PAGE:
Samuel Griffin of Antlers, Ok., stood in an open area attracting customers to the basketball booth. Griffin and his wife got into the business after their house burned down. Down on their luck and with few job prospects, they decided to join their friends working in the carnival.

“People are out to have fun, so I make sure they have a good time,” he said.

Griffin said making people happy is the best part of his job, but he doesn’t like seeing adults drinking alcohol around children.

“It’s not right; people should not be drinking around their kids, especially at a carnival,” he said.

Abel Hernandez of Mexico City has been to 45 U.S. states with the carnival.

“The only states I haven’t been to are Massachusetts, Hawaii, Alabama, Alaska and Maine,” he said.

Hernandez has been in the carnival business for about 10 years and has come to the San Antonio rodeo every year since 2005. He said he enjoys making people happy.

He usually stays in Mexico City from November through January to tend to his holiday toy business.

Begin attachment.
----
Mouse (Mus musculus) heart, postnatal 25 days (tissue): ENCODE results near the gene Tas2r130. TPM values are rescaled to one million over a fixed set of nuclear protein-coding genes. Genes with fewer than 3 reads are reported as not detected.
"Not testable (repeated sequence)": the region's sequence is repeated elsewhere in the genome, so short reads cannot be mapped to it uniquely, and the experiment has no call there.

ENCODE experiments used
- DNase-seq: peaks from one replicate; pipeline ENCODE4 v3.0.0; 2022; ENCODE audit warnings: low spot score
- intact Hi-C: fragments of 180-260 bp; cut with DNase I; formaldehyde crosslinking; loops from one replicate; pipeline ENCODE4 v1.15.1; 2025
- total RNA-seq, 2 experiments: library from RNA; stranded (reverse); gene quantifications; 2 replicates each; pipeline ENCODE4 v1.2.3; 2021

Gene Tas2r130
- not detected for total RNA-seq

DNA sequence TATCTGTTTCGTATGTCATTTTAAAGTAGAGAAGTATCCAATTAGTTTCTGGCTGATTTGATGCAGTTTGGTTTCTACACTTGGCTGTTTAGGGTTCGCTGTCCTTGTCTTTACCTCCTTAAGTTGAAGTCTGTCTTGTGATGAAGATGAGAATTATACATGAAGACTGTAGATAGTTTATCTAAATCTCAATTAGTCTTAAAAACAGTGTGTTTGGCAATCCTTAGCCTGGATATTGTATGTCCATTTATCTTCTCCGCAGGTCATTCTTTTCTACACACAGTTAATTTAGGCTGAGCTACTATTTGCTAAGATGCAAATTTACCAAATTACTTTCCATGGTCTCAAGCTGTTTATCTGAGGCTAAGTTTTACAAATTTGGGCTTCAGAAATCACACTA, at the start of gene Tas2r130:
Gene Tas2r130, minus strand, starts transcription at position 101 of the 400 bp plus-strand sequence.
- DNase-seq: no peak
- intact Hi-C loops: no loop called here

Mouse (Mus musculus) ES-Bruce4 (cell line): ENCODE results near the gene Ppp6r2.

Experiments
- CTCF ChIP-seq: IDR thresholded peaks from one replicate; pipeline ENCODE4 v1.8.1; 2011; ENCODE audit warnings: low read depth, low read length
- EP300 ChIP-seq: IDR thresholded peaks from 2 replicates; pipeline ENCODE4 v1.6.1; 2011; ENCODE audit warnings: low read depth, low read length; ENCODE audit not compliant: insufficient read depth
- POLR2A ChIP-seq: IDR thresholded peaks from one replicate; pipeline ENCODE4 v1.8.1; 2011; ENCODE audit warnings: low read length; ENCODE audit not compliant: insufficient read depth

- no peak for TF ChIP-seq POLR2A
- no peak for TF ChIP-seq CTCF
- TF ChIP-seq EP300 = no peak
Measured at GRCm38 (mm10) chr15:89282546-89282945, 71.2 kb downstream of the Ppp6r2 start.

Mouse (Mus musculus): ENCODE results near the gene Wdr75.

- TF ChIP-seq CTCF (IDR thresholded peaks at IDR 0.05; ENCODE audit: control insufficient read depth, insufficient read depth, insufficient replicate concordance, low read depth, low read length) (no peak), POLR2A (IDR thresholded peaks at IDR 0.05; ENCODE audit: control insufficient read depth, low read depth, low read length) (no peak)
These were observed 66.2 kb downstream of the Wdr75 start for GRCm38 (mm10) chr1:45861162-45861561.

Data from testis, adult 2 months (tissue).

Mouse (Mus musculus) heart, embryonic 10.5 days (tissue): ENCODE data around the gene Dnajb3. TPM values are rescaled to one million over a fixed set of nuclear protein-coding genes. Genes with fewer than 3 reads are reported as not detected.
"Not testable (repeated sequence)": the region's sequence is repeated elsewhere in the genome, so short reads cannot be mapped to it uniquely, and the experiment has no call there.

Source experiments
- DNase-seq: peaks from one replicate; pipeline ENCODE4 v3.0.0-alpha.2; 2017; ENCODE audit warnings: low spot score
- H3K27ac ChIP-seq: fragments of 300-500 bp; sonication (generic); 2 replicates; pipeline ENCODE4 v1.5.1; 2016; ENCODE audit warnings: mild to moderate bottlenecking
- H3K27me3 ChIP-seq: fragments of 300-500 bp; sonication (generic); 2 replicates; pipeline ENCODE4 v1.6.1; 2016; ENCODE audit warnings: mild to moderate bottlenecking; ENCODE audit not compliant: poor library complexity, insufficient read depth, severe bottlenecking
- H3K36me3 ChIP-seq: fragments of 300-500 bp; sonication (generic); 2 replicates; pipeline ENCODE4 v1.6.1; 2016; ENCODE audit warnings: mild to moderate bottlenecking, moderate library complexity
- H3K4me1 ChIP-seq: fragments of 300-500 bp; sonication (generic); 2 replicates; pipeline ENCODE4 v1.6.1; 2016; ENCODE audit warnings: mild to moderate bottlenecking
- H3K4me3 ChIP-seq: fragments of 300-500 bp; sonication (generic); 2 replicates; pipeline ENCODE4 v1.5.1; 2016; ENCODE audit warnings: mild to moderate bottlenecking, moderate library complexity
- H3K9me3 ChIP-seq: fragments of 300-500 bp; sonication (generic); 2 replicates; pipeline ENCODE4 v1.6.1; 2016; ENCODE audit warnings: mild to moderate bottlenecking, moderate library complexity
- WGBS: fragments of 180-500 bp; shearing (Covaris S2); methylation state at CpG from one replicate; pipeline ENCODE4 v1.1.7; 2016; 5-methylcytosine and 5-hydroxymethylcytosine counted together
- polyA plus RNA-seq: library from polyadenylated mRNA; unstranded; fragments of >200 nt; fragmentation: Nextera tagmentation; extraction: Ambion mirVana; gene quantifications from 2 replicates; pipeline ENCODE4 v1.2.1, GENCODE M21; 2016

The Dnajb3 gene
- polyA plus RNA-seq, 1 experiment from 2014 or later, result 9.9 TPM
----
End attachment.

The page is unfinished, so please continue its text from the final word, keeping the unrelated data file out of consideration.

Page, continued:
San Antonian Lawrence Alexander sat in the shade near the Original Fun House. Alexander has worked the rodeo for 38 years.

Alexander makes his living with the carnivals; he likes the nice people and the different cultures, he said.

“I’ve been in the carnivals since Fiesta was in the streets,” he said.

Another native Texan working the carnival was Anthony Willis of Kingsville.

He operated the Tea Cups and has worked in the carnival business off and on for 20 years. Prior to this, he worked as a truck driver and some years as a NASCAR mechanic.

Willis also is involved in the Restoration House Ministry.

Willis said the ministry helps individuals who suffer from drug and alcohol dependency and operates throughout Texas and Louisiana.

The people working at the rodeo’s carnival are not mirror images of the stereotypes presented in television and on the radio.

Like most people, they are hard-working family folks. Beyond that, they share a joy in travel and adventure.